Johnson and Davis isolated as key Brexit Tory MPs opt for pragmatism

DISCLAIMER: All opinions in this column reflect the views of the author(s), not of EURACTIV Media network.

British Secretary of State for International Trade Liam Fox, Foreign Secretary Boris Johnson and Brexit Secretary David Davis leave after a first cabinet meeting at Downing Street in London, Britain, 6 September 2016. [EPA/ANDY RAIN]

On the eve of the second anniversary of the Brexit plebiscite, nothing but nothing is clear on what the UK government’s policy is, still less on what the official opposition’s policy is. All the enthusiasm for Brexit has disappeared from political life in Britain, writes Denis MacShane.

Denis MacShane is the former UK Minister of Europe and author of Brexit, No Exit. Why (in the End) Britain Won’t Leave Europe (IB Tauris).

This week, MPs vote on 15 Lords amendments which seek to assert some parliamentary control over the Brexit process. One was tabled and won by the Duke of Wellington, the quintessential Tory aristocrat. It shows how far the British cabinet is removed from classical Tory positions when the Duke of Wellington feels moved to lead a rebellion in the Lords.

The London press coverage tends to focus on the outbursts from Foreign Secretary Boris Johnson and Brexit Secretary David Davis. They are sad, reduced figures compared to the victors of the Brexit plebiscite of lies two years ago.

In the happy days after the Brexit vote, David Davis could cheerfully announce in October 2016 “there will be no downside to Brexit, only a considerable upside” and Boris Johnson could declare soon after he had won his 25-year campaign to divorce Britain from Europe that “There will continue to be free trade, and access to the single market”.

His hapless colleague, the International Trade Secretary Liam Fox, could still proclaim a year later in July 2017 ”the free trade agreement that we will have to do with the European Union should be one of the easiest in human history”.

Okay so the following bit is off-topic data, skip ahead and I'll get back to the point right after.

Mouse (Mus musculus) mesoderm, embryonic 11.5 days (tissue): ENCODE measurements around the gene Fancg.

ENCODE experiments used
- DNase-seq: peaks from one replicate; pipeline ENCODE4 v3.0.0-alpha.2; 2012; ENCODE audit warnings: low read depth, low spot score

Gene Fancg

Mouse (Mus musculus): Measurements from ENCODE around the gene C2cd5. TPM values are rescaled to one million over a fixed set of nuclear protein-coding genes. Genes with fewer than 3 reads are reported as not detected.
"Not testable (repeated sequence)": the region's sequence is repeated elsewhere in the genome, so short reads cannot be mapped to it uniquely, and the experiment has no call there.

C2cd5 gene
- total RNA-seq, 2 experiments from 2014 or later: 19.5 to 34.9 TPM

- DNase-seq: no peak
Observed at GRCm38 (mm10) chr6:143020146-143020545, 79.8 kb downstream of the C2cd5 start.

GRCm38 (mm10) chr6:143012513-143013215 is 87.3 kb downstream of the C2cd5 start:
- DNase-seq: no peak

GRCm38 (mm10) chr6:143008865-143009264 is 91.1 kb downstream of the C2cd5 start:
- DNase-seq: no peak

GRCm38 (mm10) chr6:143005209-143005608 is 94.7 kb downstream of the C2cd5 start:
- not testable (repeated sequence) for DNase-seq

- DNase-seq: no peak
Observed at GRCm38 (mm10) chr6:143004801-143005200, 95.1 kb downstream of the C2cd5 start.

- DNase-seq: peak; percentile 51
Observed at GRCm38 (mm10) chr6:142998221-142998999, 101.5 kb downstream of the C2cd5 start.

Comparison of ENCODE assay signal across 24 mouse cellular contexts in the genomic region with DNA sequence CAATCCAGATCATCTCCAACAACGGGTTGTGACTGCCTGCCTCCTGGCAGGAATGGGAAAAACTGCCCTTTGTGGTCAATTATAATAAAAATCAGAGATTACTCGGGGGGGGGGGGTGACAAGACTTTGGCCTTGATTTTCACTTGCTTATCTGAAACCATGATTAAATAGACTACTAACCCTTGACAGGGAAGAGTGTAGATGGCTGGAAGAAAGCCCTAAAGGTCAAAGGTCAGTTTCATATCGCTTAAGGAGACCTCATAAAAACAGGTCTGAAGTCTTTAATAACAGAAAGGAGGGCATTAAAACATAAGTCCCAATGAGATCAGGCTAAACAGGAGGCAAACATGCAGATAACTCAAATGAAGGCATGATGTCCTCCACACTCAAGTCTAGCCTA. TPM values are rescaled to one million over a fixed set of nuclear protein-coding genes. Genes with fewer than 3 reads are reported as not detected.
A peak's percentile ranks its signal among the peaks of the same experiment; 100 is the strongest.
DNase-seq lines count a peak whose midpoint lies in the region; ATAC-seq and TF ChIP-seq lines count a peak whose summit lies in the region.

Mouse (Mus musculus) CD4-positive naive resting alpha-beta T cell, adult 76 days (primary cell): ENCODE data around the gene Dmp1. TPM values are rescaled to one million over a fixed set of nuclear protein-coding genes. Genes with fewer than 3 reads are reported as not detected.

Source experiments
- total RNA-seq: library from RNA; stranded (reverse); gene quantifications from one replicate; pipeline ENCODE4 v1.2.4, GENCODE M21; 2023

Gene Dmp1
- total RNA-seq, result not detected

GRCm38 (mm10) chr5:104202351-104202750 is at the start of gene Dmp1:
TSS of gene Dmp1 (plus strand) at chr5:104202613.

But those claims seem to belong to the same category of assurances made by Conservative ministers and isolationist editors in the 1930s that Hitler and Mussolini were splendid chaps and Britain faced no problems at all from their ideology.

Now a group of Tory MPs who voted and campaigned for Brexit have written a letter published in The Times which is light-years away from the rodomontades of Johnson and Davis.

They are long-standing MPs – Knights of the shires and Dames of the Home Counties like Sir Henry Bellingham and Dame Cheryl Gillan – who joined in the growing Tory anti-Europeanism unleashed by William Hague when he became leader of the Tories in 1997 and which was maintained by his successors as Tory leaders up to David Cameron’s announcement of a referendum.

Now the MPs say the UK must make “sensible and pragmatic arrangements that afford scope for accommodating legitimate economic, commercial and financial interests”. The government and Parliament “must take into account the complexity of the real world. There is no such thing as absolute autonomy. An insistence on doctrinaire and ideological purity risks the postponement of settlement and perpetuation of division.”

They argue that “international agreements invariably make inroads upon the autonomous action of states.” They want to see “the independent sovereign control of our nation’s affairs” which of course will occur upon leaving the EU Treaty at the end of March 2019.

But the whole tone of their appeal is for the UK to make peace with Europe to ensure trade and commercial access which can only be achieved by staying in some form of an EEA arrangement described to me by Michel Barnier as “Norway, plus, plus, plus.”

Unless the advocates of a new referendum get their way, it is hard to see how the UK can avoid leaving the EU Treaty in conformity with Article 50. The discussions with Brussels on this have to end by October in order to allow the Withdrawal Treaty and any accompanying document about the scope of future talks to be examined and accepted by 27 EU governments and ratified by the European Parliament.

There is simply no time left other than to continue current customs unions and single market arrangements into the 2020s. The Tory MPs appear to be accepting this in their Times letter. They might be called Bremainers as they embrace a Brexiternity of future talks going on and on.

For three centuries, the business of the Tory Party has been business and these traditional party loyalists and MPs are not going to risk the kind of amputational no-deal crash-out Brexit ardently desired by the anti-Europeans, who still believe their own rhetoric from before June 2016 that the EU would roll over and give in to any demand from London.

At the same time, the Daily Mail‘s fanatical anti-EU editor, Paul Dacre, is quitting to be replaced by the pro-EU Geordie Greig, editor of The Mail on Sunday, which has run powerful anti-Brexit news and comment pieces.

Soon it may be only the openly Europhobe propaganda pages of The Daily Telegraph and Sun and unread Daily Express that keep alive the true faith of the anti-European obsessive.

Given the Labour Party’s refusal to campaign against Brexit, it is not clear if the votes in the Commons this week will be decisive but the wind in the sails of the Brexit camp has disappeared and the confidence in the Brexit dream is now all but dead.

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